An ever-increasing number of businesses are reinventing the way they interact with their customers by leveraging the investment they have made in marketing technology software.
The proliferation of social media and advances in ‘ad tech’ and ‘big data’ analytics means that brands are now able to gain insights into their customers in ways never possible before. As these insights have started to float to the top of the company management structure, it is becoming obvious that having a customer-centric strategy is an essential part of doing business in the always-connected, post-GFC world. So what does being customer-centric really mean?
Customers have more power today that they have ever had. The immediacy and scale of social media is breaking down old company structures and traditional value chains. The proliferation of consumer data is adding to the pressure. Customer relationship management software, or CRM, was originally designed as a business to business (B2B) tool that was stretched and pulled until it eventually became a business to consumer (B2C) tool. But it was never really designed to manage today’s consumers who are generating (according to IBM) over 2.5 quintillion bytes of data every day – a number so baffling I can only assume it translates into more cat videos than anyone could actually watch in a lifetime.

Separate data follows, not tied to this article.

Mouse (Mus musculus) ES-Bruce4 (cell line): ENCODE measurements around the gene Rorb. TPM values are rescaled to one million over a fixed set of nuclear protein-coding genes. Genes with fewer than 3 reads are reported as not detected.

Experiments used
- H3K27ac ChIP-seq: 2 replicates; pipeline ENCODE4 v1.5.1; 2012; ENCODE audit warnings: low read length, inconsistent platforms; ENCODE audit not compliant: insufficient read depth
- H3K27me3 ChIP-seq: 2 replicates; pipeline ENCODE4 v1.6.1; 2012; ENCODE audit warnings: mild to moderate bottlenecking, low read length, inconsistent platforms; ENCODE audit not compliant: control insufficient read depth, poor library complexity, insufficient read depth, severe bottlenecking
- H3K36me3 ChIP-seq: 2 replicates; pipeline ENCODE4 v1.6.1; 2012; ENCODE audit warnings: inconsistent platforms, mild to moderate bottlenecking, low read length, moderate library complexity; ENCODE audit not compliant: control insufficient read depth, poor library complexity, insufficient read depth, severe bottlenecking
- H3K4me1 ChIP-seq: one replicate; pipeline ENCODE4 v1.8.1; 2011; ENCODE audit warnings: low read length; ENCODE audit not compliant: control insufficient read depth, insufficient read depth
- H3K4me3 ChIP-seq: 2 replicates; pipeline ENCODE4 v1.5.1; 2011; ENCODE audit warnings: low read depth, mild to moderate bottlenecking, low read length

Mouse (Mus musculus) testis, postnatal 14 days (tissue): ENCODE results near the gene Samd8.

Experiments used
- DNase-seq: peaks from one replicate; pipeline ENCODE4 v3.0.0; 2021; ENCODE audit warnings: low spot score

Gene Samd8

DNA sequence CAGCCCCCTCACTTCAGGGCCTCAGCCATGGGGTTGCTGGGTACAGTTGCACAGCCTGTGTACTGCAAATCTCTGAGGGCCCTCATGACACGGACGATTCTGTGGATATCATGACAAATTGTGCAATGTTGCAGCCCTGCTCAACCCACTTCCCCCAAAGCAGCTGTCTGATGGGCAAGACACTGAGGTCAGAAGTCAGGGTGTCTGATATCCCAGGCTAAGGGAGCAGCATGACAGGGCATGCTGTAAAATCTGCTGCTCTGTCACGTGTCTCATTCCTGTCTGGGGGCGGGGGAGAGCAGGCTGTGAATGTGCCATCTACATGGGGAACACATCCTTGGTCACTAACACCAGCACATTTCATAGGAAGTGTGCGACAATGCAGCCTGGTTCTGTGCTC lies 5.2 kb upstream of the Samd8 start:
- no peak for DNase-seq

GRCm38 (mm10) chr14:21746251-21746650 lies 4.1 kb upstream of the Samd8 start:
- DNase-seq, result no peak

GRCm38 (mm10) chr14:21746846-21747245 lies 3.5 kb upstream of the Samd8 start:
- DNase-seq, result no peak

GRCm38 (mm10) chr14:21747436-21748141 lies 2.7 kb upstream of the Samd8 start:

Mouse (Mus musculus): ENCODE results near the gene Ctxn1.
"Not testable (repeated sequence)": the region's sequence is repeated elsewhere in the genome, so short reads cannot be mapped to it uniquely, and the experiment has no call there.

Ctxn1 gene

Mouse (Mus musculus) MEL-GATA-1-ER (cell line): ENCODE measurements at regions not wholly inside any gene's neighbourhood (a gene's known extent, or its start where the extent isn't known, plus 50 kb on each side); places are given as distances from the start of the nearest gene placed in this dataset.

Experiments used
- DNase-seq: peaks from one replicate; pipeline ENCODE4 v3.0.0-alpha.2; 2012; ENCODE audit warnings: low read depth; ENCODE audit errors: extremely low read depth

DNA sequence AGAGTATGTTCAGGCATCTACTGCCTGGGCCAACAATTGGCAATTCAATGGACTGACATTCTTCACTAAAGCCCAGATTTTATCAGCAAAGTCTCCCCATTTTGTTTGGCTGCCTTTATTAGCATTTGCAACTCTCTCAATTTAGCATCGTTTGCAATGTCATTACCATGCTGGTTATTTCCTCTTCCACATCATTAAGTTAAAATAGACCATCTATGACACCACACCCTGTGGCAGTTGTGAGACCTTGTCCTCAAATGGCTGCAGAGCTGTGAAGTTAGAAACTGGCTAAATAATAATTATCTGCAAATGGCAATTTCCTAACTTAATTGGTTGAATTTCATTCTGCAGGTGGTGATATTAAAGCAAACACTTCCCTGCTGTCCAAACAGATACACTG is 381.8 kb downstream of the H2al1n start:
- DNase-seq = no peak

Even the terms ‘customer relationship management’ and ‘business to customer’ seem out of place in today’s environment. They both clearly focus on the business being in control, the brand managing the relationship, owning the data and holding it in a central spot. This structure doesn’t work for today’s market. Facebook has given people the power to ‘unfriend’ the relationships that are not working for them.
The customer of today wants control and to feel like she is managing her own relationships. And this trend will accelerate. Every time a technology has given more power and freedom to the individual the whole markets follow. Mobile phones, the internet, search and social media have all played their part.
Now a new customer-focused disruption is underway, fuelled by the data that all of us generate each and every day. Business leaders and smart observers know this already. Their conversations are focusing on becoming ‘customer-centric’, developing a cohesive customer experience strategy and allowing the customer to see their own data. It will soon become a clamour.
We are entering an age where the customer really does come first. We need to come to grips with the customer having more control and actually ‘managing’ the relationship. So I propose using the term customer to business (C2B) to describe the technology and strategic frameworks that are evolving to deliver this new world order.
Let’s put the customer first. Focus not on spamming your customers but on providing real value. Don’t waste money on irrelevant marketing and more noise. Stop thinking about data ownership and spend more time on relationships. Put your customer first. Become C2B.